The Presidents of the Employment Tribunals in England and Wales have increased the bands according to which compensation for injury to feelings awards are calculated.
A Claimant that has successfully argued that they have suffered a discriminatory act or acts by their employer is able to apply for an award for the injury caused to their feelings. The amount of compensation awarded in this respect is determined at the discretion of the Employment Judge dependent on their view of the severity of the injury with reference to guideline bandings of compensation.
These bandings of compensation, set in 2002, are known as the “Vento” compensation bands, named after the case from which they were devised. There are three bands of compensation, the Lower, Middle and Top Bands, set in accordance with the severity of injury.
For some time there has been debate on whether the Vento bands should be increased in line with inflation. Case law has seen increases to the bands in a piecemeal fashion over time.
New Vento Bands
After consultation, the Employment Tribunals have now consolidated the position by confirming firm changes to the level of the bands. The bands have changed as follows:
Lower Band (Less severe cases): Increase from £660 – £6,600 to £800 – £8,400
Middle Band (Severe cases): Increase from £6,600 – £19,800 to £8,400 – £25,200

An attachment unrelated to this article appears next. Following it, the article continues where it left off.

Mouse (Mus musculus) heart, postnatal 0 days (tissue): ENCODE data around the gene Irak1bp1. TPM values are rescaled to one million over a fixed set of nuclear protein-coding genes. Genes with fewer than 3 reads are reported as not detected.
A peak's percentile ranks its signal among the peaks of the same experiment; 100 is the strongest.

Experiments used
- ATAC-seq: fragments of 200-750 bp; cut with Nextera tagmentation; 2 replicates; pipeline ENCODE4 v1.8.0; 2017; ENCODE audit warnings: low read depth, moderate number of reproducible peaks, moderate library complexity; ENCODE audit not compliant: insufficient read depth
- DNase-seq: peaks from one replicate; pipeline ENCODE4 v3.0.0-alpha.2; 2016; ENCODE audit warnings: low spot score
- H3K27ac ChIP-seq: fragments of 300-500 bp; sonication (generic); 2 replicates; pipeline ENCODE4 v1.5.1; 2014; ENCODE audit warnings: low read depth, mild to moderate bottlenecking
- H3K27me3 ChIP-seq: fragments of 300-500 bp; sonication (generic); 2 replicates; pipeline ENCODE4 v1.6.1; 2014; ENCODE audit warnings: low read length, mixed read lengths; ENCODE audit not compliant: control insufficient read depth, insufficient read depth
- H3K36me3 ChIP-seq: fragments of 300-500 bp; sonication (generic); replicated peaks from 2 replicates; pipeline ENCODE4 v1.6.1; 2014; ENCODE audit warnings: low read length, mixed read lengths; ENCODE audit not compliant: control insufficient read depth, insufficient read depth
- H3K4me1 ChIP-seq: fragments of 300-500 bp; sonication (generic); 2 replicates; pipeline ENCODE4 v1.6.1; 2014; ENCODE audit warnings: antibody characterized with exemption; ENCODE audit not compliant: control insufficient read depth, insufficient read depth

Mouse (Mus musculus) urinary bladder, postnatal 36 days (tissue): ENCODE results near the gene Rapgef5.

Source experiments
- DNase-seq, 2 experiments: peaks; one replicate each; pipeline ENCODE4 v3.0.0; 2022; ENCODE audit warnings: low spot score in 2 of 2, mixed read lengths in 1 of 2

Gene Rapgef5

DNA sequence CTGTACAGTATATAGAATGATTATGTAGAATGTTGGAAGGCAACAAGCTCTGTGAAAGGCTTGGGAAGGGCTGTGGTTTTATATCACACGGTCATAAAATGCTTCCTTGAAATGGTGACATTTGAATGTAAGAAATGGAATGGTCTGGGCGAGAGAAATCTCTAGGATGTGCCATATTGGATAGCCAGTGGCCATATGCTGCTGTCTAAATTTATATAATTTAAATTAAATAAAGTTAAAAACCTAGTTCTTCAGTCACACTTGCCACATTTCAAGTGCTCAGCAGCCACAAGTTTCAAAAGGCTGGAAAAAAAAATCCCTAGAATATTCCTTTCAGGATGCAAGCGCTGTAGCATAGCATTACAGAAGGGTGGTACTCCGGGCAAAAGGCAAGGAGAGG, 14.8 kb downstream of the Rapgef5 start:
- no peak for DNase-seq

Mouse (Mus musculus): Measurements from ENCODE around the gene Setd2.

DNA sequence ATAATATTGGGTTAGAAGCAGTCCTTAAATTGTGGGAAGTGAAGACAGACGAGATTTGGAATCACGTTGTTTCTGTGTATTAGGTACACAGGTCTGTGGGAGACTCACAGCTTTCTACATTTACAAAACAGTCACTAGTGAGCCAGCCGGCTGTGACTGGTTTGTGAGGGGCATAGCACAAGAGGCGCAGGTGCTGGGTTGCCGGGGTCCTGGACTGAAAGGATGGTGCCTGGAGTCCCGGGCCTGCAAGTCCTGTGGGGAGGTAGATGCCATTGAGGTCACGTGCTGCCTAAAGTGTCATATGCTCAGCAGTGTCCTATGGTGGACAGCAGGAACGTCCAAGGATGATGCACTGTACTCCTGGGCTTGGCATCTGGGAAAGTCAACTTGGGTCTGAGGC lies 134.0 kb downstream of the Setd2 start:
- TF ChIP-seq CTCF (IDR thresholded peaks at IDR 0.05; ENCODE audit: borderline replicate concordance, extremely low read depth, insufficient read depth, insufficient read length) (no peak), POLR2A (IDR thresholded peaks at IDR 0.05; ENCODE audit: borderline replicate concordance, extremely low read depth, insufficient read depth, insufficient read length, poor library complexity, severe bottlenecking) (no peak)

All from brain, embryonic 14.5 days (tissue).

Upper Band (Most severe cases): Increase from £19,800 – £33,000 to £25,200 – £42,000
Only the most exceptional of cases can exceed an award of £42,000.
The new bands have effect on cases presented on or after 11th September 2017 and they will be reviewed and, if necessary, amended in March 2018 and annually thereafter, with any new bands coming into effect in respect of claims presented on or after 6 April each year.
What does this mean for employers?
Losing a discrimination claim will now be more expensive for employers. Any employers who are defending discrimination claims which were presented after 11th September 2017 should take the increased bands into account when considering their potential liability. As a result of this increase in potential liability, now would be a good time to review equal opportunities and related policies and procedures.